Two Years with WaniKani

May 13th, 2023
Posted in 日本語 | No Comments

After almost two decades after taking two years of college classes on the Japanese language, I have been using for the last two years a tool that is helping me overcome a major obstacle on the path toward language proficiency. Up until this second anniversary, WaniKani has helped me recognize and read more than 2,657 words composed of kanji.

It has taken me about two years to reach level 45 out of 60 offered by WaniKani. I did not expect to experience burnout, but I did at levels 20 through 23. I needed more than half a year, or 25% of my time with WaniKani, for just those four levels. If I maintain an average of 17 days per level going forward, I will have been exposed to all review items in eight months. It is possible to rush through the last 15 levels in four months, but my experience with burnout is encouraging me to enjoy the process and continue at a moderate pace.

I am pleased with my accuracy and the balance of items between various SRS stages. A review item requires six months to transition from “enlightened” to “burned.” To become burned, an enlightened review item’s meaning and reading must be remembered correctly after it has not been reviewed for six months. A review item is demoted to a lower SRS stage, if it is not remembered correctly. In theory, 3,773 burned items have become part of my long-term memory. Remembering these items is reinforced by studying higher level textbooks and consuming native material. For example, music videos for anime songs provide lyrics containing kanji. Reading anime song lyrics reinforces my ability to recognize and read those kanji.

WaniKani has made studying intermediate textbooks and consuming native material more enjoyable for me. Less time is spent looking up common words in a dictionary. This has allowed me to focus on the actual content of the media. I have no regrets signing up for a lifetime WaniKani membership, and I recommend it to anyone interested in learning Japanese.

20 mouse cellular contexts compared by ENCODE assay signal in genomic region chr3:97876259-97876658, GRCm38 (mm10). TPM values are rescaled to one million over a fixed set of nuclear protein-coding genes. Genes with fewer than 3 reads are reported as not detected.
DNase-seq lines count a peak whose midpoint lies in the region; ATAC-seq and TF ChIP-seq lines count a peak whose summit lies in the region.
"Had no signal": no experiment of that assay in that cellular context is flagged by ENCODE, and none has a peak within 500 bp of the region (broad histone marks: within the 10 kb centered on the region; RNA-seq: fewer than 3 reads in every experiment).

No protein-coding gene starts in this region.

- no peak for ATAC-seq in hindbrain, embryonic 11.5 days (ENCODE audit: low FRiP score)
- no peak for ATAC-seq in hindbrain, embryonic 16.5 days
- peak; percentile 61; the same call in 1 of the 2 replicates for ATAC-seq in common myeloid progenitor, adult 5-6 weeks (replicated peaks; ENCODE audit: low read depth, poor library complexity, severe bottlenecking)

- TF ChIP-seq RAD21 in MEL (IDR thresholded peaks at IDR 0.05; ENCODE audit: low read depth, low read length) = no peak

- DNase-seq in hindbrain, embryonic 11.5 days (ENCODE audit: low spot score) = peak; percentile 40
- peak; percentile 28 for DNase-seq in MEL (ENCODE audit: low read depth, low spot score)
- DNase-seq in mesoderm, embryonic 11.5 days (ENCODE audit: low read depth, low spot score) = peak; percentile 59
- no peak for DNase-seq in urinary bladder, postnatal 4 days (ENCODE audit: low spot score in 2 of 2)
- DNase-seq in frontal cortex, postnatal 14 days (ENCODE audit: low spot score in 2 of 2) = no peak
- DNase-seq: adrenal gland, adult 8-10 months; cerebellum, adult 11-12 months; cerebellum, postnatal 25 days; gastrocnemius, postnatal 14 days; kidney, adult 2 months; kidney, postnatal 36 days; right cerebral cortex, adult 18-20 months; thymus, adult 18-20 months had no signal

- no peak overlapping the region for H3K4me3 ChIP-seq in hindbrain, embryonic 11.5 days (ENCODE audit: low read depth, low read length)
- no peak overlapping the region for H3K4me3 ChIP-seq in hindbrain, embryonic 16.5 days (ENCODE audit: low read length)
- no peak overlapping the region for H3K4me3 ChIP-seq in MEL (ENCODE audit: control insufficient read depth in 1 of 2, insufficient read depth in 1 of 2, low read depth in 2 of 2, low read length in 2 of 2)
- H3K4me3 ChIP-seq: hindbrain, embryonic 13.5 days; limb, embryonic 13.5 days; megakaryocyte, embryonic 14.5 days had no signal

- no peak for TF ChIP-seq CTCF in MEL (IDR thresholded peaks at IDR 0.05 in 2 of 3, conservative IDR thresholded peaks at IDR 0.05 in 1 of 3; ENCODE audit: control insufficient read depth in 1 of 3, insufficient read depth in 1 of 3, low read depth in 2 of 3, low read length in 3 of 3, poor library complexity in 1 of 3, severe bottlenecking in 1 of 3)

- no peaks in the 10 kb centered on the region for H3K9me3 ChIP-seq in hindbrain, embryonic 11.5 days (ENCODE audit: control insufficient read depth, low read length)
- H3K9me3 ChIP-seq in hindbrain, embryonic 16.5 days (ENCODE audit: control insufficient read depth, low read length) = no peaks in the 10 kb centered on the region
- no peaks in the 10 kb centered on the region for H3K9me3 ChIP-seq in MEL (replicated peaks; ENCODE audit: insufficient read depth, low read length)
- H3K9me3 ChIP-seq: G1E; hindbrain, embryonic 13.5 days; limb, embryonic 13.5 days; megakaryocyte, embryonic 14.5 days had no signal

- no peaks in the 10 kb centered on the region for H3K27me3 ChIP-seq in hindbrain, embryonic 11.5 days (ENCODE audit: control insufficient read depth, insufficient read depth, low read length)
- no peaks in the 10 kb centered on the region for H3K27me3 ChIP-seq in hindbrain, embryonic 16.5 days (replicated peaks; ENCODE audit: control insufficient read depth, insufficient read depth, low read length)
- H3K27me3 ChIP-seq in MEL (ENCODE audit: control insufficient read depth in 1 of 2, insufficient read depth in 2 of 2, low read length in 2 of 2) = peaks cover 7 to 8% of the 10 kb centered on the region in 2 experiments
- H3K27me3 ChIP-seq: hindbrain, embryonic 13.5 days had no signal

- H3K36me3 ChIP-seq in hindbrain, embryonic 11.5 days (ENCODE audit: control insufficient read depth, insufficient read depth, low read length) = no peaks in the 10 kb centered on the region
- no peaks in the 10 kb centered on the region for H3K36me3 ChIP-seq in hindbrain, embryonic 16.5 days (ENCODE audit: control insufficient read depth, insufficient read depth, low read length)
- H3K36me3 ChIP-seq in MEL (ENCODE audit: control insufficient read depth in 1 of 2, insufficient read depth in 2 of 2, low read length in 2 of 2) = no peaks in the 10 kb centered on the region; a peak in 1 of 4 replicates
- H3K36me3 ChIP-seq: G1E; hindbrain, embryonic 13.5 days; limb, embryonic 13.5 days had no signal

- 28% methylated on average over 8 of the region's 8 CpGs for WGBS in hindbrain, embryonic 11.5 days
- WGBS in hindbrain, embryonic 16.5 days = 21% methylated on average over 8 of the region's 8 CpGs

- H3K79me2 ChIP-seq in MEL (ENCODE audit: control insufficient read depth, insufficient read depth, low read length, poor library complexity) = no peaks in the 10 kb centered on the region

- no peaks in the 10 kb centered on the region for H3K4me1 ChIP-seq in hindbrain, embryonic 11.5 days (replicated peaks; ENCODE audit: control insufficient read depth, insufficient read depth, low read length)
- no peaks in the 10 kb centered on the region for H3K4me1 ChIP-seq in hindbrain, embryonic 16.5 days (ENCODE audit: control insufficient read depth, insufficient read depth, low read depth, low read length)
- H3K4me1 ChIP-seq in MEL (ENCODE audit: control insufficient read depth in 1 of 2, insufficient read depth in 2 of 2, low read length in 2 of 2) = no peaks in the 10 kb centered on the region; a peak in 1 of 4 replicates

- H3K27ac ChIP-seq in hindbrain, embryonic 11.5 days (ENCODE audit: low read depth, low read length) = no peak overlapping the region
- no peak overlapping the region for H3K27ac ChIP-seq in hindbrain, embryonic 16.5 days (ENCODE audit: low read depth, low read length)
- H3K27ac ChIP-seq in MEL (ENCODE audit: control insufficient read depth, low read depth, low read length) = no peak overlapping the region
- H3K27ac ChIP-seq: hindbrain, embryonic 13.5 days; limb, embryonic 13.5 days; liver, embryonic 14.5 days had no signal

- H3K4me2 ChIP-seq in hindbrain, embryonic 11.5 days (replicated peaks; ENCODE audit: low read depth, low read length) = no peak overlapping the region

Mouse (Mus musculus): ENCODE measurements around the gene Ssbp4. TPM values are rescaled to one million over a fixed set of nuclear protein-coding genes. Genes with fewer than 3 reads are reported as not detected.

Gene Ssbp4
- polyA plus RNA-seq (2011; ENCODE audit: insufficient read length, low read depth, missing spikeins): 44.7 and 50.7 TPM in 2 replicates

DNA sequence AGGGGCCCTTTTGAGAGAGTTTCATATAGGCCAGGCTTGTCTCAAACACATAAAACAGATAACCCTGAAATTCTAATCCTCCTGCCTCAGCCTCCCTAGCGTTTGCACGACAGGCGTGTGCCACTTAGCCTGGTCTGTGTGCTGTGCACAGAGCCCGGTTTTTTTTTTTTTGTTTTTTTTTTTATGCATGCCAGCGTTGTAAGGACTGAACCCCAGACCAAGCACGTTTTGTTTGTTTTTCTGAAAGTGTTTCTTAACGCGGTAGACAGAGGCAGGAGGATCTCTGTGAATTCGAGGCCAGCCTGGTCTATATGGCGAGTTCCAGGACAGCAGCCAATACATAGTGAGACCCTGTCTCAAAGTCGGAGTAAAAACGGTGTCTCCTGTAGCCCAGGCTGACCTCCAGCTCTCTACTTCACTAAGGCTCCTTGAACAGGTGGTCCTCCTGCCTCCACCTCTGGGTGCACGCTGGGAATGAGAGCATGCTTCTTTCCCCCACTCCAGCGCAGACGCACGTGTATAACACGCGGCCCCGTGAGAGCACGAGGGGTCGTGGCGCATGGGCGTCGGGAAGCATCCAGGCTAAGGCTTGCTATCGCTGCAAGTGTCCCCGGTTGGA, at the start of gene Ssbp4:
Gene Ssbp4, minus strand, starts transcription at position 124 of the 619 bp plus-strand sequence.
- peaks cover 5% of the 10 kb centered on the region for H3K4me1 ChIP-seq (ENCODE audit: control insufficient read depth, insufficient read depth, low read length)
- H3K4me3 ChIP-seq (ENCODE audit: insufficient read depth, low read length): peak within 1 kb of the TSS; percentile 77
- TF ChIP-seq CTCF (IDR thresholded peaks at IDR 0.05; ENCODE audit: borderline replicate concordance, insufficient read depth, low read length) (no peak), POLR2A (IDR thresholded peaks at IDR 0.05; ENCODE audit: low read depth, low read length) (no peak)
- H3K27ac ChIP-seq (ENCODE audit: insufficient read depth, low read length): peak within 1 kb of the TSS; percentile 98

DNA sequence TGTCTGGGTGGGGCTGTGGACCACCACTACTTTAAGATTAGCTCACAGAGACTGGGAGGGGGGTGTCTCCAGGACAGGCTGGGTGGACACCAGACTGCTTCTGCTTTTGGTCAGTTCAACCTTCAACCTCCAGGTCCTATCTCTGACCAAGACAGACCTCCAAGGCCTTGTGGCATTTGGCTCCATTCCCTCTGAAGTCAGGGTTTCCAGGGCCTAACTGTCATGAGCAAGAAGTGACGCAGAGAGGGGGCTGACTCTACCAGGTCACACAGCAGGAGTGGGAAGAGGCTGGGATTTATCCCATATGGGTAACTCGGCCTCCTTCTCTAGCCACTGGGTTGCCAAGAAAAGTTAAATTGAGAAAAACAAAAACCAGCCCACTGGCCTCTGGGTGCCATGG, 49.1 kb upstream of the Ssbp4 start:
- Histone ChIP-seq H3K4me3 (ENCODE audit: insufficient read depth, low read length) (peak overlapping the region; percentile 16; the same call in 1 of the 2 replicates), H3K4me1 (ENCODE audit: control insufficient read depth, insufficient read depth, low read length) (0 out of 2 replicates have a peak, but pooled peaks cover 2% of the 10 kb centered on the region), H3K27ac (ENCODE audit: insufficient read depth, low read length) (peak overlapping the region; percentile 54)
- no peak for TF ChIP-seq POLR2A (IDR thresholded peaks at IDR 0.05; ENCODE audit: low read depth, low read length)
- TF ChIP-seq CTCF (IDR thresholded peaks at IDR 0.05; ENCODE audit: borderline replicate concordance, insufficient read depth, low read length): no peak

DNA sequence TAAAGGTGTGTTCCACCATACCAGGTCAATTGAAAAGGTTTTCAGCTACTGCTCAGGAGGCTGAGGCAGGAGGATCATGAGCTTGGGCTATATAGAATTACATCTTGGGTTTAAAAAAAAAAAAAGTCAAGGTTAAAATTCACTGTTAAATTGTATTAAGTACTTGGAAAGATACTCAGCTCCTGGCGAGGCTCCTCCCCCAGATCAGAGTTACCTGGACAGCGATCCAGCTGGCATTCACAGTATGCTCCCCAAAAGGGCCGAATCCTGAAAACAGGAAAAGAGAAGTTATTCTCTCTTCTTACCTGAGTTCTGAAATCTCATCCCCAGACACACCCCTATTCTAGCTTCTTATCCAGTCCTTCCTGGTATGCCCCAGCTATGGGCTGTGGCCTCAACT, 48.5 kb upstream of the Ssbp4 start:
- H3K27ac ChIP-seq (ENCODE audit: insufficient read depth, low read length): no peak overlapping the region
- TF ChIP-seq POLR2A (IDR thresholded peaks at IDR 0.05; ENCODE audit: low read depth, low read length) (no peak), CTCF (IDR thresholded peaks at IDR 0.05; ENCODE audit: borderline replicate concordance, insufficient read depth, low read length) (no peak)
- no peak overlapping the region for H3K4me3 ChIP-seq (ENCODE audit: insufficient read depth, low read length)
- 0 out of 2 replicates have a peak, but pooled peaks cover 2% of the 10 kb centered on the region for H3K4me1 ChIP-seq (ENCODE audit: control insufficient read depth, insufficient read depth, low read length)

April 9th, 2023

Delegation is a good design choice only when it simplifies more than it complicates. (Gamma et al. 21)

Work Cited: Gamma, Erich, et al. Design Patterns: Elements of Reusable Object-Oriented Software. Addison-Wesley, 1994.


April 2nd, 2023
Posted in 日本語 | No Comments
We must make decisions based on what is right as human beings.

My Pandemic 2020 Build

April 8th, 2022

Parts List:

  • AMD Ryzen 5 3600X w/Wraith Spire Cooler [$189.99]
  • MSI MPG X570 Gaming Plus ATX [$154.99]
  • MSI Radeon RX5700 XT Gaming X 8GB 256-bit GDDR6 PCI Express 4.0 [$409.99]
  • G.SKILL Ripjaws V DDR4-3200 CL16-18-18-38 1.35V 128GB (4x32GB) 288-pin [$429.98]
  • Samsung 970 EVO Plus NVMe M.2 SSD 2000GB [$249.99]
  • Samsung 970 EVO Plus NVMe M.2 SSD 500GB [$104.99]
  • NZXT H510i ATX Case [$99.99]
  • Corsair RM850 80+G Fully Modular ATX PSU [$159.99]
  • Microsoft Windows 10 Pro (Retail) [$199.99]

128 GB of RAM is overkill. A G.SKILL 32GB (4x8GB) F4-3200C16Q-32GVK kit would have saved $190.98. Not purchasing a 500GB SSD would have saved $104.99.

On idle: CPU temp 38℃, System temp 31℃, CPU fan @ 1325RPM. Case fans @ 950RPM. Case noise (as reported by NZXTcam): 48db. – Amazon S3 Glacier Tree Hash

February 20th, 2022

I am planning to implement a bare-bones system to backup pictures, videos, financial records, and software development projects. Among Google, Microsoft, and Amazon, I find that the long term storage services offered by Amazon to be cost effective at $0.0036 per GB per month or $3.60/mo for 1TB. Amazon S3 Glacier also provides a mechanism for fetching an inventory of files uploaded to their service. This inventory includes a tree hash or checksum for each “archive” that is uploaded. (At $0.00099 per GB per month or $0.99/mo for 1 TB, an even more cost effective alternative is using the S3 Glacier Deep Archive storage class for data stored in Amazon S3 buckets. Amazon S3 Glacier is different from Amazon S3 with the S3 Glacier Deep Archive storage class in that the former deals with vaults and archives whereas the latter deals with buckets and storage classes. Unfortunately, the Amazon S3 service does not provide a reliable mechanism for retrieving checksum data.)

Amazon claims their S3 services achieve 99.999999999% (“eleven nines”) durability. I am uncertain that I can achieve the same level of durability independently. As part of my backup system, I need to periodically check for differences between my local files and my backups. To confirm that local copies of archives uploaded to Amazon Web Services are identical, I implemented a standalone Python script that generates the Amazon S3 Glacier tree hash checksum:

The script can be used with a command line interface as follows:
python3 inputfile.bin